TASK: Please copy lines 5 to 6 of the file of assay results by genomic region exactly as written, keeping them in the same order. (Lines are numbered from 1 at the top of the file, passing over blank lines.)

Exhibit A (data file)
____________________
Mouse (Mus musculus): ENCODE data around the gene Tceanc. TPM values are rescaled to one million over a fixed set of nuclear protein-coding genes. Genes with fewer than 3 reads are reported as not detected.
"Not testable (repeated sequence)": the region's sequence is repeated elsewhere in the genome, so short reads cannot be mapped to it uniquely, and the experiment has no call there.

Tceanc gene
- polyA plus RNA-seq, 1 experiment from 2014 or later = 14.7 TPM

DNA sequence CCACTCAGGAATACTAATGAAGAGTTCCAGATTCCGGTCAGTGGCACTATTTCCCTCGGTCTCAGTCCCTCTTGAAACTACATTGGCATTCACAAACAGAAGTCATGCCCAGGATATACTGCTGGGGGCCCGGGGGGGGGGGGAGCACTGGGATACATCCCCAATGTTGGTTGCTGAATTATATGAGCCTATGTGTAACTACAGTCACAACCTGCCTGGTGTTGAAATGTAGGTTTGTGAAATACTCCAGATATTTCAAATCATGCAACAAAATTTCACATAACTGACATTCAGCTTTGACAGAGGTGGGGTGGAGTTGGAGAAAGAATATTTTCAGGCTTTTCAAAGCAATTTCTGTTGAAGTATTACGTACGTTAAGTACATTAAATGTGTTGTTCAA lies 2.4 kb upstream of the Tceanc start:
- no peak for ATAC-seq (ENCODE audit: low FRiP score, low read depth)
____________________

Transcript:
DNA sequence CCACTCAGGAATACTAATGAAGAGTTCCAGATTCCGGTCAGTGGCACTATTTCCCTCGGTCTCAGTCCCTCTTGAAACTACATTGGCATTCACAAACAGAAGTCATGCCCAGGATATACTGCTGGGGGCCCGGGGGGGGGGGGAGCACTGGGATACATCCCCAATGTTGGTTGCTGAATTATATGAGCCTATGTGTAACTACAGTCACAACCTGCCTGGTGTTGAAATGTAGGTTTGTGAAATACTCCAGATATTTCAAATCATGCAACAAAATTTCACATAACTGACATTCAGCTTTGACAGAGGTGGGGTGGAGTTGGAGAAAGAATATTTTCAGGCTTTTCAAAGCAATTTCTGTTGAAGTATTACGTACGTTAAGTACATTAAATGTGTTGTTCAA lies 2.4 kb upstream of the Tceanc start:
- no peak for ATAC-seq (ENCODE audit: low FRiP score, low read depth)